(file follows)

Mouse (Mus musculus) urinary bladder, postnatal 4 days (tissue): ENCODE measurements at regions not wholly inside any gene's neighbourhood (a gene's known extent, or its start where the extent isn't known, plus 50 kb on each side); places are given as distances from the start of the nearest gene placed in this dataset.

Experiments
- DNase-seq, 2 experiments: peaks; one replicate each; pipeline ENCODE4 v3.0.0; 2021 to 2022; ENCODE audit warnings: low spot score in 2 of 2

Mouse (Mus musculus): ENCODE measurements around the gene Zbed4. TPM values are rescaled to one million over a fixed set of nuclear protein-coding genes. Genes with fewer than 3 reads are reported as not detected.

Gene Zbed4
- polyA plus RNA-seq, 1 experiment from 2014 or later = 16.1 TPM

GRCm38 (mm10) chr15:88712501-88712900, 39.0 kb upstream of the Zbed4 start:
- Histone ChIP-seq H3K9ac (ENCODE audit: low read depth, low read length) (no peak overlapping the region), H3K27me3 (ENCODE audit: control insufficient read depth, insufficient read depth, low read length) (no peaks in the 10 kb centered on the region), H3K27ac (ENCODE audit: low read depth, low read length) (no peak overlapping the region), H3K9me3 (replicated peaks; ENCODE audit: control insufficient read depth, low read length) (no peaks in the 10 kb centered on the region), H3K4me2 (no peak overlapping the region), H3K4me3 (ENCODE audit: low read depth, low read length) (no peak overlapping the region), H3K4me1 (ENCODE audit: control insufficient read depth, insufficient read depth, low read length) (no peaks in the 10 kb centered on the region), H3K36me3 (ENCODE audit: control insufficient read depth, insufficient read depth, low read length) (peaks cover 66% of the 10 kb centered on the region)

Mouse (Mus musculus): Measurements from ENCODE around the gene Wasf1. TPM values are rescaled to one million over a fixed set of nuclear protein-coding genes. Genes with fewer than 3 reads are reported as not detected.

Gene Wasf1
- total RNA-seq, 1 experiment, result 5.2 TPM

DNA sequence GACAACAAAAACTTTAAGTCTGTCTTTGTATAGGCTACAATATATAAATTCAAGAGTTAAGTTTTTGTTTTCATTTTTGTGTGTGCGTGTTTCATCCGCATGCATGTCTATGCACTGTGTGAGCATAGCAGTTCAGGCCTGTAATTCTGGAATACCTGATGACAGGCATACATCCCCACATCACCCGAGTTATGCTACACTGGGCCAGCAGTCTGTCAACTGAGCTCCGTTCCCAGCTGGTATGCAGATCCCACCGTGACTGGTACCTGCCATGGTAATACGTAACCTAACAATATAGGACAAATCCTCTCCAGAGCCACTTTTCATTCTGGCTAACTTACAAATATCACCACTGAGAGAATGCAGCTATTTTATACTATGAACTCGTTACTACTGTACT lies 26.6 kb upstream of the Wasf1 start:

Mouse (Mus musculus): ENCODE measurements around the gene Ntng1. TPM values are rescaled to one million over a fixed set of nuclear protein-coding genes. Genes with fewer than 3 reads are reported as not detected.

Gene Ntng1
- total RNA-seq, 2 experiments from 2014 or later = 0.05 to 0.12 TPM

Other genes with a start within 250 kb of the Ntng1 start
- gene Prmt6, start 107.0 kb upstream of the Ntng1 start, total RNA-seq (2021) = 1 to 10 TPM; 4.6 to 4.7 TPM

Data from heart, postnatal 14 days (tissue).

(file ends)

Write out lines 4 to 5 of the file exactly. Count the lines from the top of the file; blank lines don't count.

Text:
Mouse (Mus musculus): ENCODE measurements around the gene Zbed4. TPM values are rescaled to one million over a fixed set of nuclear protein-coding genes. Genes with fewer than 3 reads are reported as not detected.

Gene Zbed4